For you are all children of God through faith in Christ Jesus. And all who have been united with Christ in baptism have put on Christ, like putting on new clothes. There is no longer Jew or Gentile, slave or free, male and female. For you are all one in Christ Jesus. And now that you belong to Christ, you are the true children of Abraham. You are his heirs, and God’s promise to Abraham belongs to you. – Galatians 3:26-29
So I’m featuring a scripture that’s not typically quoted Christmas Eve. But my heart was drawn to Galatians 3 this morning after I read a bunch more absurd political wrangling in the newspaper.
Here’s what I’d like us to do – and I guess my thinking is also influenced by the song I’ll be singing at church this evening (Christmas in the Trenches) – I’d like to propose a Christmas truce; and I’d like us to pour our hearts and enthusiasm into it to the extent that it goes viral, and we all decide to make peace a permanent fixture.
WWI: Back in World War One, Christmas Eve 1914, soldiers at scattered points along the front met in no-man’s land; they exchanged handshakes, greetings, gifts, and stories of home. But it only lasted a few hours, and before long they got back to killing one-another.
What happened was remarkable, but it was rooted in sentiment, and had no staying power. I’d like to think that we can enter a new truce based on faith, and faith offers the possibility – no, the imperative – to hold the course.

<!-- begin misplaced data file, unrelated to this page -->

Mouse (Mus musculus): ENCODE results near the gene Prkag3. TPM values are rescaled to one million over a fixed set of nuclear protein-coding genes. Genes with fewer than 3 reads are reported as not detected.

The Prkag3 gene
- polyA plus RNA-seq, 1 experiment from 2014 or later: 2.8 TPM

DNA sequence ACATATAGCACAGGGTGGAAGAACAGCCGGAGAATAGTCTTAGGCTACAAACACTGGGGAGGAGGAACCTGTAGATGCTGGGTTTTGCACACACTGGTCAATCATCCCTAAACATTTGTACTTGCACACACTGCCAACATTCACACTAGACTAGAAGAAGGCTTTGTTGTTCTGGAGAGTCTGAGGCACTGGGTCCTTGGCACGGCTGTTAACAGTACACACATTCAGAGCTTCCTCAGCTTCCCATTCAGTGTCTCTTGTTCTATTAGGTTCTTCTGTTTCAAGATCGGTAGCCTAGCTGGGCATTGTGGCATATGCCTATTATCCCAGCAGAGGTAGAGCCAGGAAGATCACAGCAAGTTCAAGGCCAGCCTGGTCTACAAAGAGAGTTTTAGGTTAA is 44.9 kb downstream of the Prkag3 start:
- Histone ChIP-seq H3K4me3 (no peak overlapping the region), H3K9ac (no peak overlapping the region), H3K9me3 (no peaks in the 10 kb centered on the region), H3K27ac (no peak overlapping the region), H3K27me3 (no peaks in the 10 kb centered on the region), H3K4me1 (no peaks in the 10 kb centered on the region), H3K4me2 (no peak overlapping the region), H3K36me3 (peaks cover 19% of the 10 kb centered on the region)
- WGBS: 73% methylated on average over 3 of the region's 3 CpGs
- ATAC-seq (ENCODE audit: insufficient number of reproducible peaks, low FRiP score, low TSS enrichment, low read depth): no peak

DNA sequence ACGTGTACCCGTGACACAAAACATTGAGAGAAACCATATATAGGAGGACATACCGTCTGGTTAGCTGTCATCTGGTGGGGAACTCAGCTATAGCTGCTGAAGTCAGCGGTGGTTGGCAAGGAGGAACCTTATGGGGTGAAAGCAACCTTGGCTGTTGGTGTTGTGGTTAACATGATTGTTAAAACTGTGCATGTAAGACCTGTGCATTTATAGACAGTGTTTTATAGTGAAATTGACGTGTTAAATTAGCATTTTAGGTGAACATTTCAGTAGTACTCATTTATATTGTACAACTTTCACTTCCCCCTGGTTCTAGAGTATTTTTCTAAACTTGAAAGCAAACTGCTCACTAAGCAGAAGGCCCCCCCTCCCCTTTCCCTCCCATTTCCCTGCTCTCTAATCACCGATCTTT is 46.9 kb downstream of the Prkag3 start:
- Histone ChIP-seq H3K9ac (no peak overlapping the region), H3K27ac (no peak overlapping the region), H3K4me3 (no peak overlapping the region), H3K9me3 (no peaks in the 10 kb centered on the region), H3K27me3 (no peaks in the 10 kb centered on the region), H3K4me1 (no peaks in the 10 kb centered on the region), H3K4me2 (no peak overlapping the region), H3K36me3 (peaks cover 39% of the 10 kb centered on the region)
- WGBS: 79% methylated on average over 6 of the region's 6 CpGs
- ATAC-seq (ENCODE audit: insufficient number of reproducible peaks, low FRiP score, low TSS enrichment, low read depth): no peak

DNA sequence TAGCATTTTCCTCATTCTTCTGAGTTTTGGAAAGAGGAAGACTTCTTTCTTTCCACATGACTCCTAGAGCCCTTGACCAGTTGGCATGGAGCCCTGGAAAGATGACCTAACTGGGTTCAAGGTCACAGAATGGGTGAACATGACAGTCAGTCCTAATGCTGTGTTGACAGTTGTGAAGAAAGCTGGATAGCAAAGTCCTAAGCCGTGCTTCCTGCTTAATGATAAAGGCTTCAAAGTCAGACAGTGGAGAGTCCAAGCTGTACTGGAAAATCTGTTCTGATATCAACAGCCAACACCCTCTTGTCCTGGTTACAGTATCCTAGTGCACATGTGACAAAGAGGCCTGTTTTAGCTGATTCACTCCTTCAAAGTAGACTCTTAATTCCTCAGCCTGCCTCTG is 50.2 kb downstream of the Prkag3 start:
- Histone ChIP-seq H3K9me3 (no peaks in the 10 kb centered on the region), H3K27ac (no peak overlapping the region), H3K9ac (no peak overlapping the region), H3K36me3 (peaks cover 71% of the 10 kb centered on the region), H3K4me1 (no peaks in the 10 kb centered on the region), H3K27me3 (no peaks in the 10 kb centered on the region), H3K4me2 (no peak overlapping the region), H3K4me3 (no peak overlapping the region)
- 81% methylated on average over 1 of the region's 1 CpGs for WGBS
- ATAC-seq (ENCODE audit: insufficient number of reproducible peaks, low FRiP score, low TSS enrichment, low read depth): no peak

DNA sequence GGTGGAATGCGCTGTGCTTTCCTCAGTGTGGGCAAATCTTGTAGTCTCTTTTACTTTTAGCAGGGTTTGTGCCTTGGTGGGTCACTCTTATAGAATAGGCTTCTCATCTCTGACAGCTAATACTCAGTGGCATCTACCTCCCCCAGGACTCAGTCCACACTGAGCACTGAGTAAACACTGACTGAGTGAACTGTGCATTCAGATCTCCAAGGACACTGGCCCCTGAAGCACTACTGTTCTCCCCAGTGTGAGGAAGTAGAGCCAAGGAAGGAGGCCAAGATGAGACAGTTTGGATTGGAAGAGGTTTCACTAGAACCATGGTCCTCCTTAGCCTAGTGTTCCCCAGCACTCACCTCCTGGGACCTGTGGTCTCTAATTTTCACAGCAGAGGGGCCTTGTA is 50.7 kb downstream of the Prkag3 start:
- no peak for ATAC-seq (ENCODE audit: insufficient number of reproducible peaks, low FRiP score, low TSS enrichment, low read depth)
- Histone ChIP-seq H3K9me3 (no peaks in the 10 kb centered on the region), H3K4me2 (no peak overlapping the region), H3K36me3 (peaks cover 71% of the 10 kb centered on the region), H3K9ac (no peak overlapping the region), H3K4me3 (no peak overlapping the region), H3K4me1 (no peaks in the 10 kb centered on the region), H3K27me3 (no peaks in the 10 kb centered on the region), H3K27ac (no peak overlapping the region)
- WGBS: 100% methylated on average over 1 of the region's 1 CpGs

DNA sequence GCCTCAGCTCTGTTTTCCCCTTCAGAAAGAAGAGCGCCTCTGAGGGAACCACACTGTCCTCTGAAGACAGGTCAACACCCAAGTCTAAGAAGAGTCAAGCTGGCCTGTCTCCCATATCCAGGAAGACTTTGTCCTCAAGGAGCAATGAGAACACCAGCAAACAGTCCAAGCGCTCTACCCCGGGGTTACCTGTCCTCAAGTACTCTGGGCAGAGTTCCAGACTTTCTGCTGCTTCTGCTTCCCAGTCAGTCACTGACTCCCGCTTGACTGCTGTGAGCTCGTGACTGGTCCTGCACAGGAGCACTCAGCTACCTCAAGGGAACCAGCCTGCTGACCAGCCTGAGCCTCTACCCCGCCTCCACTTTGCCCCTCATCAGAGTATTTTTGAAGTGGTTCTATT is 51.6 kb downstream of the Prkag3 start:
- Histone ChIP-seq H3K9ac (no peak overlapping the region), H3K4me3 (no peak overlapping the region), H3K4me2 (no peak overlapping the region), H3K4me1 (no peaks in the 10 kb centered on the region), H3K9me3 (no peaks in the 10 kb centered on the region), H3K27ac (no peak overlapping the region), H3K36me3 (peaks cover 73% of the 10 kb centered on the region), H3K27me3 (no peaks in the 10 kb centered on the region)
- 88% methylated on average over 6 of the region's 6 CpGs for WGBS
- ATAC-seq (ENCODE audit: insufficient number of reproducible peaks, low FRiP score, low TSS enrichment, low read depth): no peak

ONE in CHRIST: To make my case I’d like to paraphrase the Galatians passage: We are all God’s children because we have faith in Jesus. Being united with Christ in baptism is like putting on new clothes. In consequence, the old barriers don’t exist anymore; no more Jew or Gentile, slave or free, male or female, black or white, Republican or Democrat, gay or straight, American or immigrant, no more factionalism. Now that we all belong to Jesus we are true heirs of Abraham. As heirs, then, God’s promise belongs to us all.
This is the gift of Christmas!
12-DAYS: So I propose the temporary suspension of our rigidity, our prejudices, our political posturing, our self-righteousness, our judgments, our tragic need to be “right” – and a commitment to a spirit of openness during Christmas. We can begin today, Christmas Eve, and give the idea our full commitment during all Twelve Days of Christmas.
Then – and unlike the sad return to hostilities that marked the end of the 1914 Christmas Truce – I believe the best Christmas gift we can give to one-another would be to look around after 12 days (that would be Epiphany), and to actually have an epiphany; and simply, to keep the ball rolling.
I honestly believe that once we get things in perspective – the Christmas Point of View – then we’re going to enjoy it, and enjoy each other, to the extent that the real reason Jesus came will change us, just enough for peace to break out for a season.
And then… who knows?
HAPPY HOLIDAYS – DEREK